Bobi Wine: Rapper turned politician: Ugandan rapper Bobi Wine poses a threat to Uganda’s ruling political elite. More than two million people follow him on social media, where he continues to campaign for social justice and against corruption and youth unemployment. This makes him particularly popular with young people in the country. In 2019, Bobi Wine announced that he wanted to run for presidency. Bobi Wine was repeatedly arrested for his political activities, and his driver died when his convoy was shot. Nevertheless, he managed to get into parliament with 80 percent of the votes of his constituency.


More than 6,000 people were killed by a measles epidemic in the Democratic Republic of Congo.


“The EU cannot simply treat Africa as a market for cheap subsidized agricultural products.”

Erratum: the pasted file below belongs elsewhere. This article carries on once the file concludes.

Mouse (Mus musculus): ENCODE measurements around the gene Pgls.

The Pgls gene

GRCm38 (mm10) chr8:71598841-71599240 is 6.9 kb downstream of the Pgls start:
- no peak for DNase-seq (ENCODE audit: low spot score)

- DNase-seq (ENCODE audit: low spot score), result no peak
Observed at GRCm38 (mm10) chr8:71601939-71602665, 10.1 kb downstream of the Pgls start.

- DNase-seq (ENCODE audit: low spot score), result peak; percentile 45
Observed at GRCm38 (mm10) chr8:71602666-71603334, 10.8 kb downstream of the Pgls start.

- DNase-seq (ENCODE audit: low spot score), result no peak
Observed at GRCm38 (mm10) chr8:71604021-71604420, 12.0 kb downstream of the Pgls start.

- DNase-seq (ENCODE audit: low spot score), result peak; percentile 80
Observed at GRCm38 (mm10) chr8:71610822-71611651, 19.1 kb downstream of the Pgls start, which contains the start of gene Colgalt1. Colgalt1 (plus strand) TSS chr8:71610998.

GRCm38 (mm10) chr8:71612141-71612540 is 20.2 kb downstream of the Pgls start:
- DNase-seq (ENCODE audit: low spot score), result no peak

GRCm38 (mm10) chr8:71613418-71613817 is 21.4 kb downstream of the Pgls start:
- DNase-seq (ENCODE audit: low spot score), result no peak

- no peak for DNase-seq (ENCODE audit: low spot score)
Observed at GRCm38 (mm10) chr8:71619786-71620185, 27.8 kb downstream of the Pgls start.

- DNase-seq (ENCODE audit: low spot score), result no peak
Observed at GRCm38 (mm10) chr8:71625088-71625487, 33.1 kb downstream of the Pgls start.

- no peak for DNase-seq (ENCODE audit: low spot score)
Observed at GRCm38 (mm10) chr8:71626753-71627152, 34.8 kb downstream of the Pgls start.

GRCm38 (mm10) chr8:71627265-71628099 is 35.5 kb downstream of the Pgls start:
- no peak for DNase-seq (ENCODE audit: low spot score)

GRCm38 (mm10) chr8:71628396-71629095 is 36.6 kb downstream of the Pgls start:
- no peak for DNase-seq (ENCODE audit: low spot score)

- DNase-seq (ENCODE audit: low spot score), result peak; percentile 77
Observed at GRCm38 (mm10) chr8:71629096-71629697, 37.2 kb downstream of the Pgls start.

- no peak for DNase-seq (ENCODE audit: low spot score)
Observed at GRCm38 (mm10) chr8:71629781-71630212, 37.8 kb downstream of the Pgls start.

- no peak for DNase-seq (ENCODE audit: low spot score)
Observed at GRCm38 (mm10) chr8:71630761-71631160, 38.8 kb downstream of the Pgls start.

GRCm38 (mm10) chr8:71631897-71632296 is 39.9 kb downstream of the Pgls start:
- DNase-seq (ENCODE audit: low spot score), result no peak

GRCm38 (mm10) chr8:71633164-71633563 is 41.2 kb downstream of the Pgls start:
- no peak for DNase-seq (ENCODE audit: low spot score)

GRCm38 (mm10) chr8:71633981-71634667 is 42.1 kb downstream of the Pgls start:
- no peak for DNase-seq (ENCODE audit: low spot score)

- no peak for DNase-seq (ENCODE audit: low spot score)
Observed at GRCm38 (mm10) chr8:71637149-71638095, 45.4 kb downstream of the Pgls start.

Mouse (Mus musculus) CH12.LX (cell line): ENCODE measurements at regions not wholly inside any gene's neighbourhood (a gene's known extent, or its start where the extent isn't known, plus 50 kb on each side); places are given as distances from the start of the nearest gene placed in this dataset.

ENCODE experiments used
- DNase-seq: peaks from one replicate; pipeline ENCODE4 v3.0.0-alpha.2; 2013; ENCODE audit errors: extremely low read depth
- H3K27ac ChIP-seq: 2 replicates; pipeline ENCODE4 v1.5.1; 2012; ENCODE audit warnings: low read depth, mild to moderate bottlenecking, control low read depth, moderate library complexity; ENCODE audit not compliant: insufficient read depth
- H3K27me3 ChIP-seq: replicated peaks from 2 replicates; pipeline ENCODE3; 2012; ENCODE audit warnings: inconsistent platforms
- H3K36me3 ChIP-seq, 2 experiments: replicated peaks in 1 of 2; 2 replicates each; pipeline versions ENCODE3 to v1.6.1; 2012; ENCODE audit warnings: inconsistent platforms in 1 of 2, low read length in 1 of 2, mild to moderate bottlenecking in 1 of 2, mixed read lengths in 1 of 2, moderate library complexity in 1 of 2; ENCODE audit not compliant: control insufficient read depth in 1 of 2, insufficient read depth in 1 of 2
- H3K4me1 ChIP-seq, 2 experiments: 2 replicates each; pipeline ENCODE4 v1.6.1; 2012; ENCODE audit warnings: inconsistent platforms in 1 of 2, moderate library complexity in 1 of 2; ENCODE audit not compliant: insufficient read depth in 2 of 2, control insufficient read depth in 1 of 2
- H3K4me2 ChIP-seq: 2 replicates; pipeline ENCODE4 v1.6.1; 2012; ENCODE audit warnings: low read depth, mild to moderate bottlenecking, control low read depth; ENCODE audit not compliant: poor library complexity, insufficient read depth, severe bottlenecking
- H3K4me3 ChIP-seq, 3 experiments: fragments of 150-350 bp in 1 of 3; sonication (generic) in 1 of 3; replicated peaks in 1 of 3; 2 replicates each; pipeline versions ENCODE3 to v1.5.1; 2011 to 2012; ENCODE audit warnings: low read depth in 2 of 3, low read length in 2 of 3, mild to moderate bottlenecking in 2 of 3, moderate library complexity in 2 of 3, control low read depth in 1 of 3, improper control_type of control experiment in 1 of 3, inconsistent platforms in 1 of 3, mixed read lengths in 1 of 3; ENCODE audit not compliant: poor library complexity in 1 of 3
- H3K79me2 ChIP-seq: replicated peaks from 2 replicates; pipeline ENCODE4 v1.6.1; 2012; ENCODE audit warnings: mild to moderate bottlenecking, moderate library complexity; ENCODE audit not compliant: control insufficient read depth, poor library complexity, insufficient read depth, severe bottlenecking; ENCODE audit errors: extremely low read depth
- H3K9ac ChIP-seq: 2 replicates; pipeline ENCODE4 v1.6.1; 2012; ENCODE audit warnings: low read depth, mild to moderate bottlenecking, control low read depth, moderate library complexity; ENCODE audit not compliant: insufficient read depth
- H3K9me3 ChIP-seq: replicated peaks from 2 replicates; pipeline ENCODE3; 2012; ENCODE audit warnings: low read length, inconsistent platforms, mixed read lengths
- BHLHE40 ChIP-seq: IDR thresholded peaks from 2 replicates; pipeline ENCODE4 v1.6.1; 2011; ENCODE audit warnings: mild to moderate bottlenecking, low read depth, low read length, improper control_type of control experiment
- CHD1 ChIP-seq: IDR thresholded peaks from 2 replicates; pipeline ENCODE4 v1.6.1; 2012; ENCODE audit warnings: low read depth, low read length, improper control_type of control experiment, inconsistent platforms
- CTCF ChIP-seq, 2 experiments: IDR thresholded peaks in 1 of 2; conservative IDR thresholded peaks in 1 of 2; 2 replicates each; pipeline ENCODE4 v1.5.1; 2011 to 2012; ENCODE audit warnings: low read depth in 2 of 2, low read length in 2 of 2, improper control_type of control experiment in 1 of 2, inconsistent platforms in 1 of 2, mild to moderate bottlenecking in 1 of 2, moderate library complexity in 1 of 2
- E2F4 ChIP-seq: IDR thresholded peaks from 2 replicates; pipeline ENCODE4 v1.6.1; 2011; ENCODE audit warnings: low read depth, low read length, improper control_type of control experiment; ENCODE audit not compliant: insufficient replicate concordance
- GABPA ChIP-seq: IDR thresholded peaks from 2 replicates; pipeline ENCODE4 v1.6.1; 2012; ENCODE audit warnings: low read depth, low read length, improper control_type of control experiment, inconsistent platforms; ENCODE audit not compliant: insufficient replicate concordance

German Development Minister Gerd Müller talks about the planned EU-Africa Pact.


Tradition and algorithm: Fashion design in Senegal: The Senegalese fashion designer Diarra Bousso is a mathematician who worked at Wall Street in New York at the age of 22. However, she decided against a career in the banking world and returned to Senegal to design clothes. She now lives in the US to study mathematics. Bousso uses algorithms to design the patterns of her clothes. In this way, she combines the tradition of handicrafts with modern means.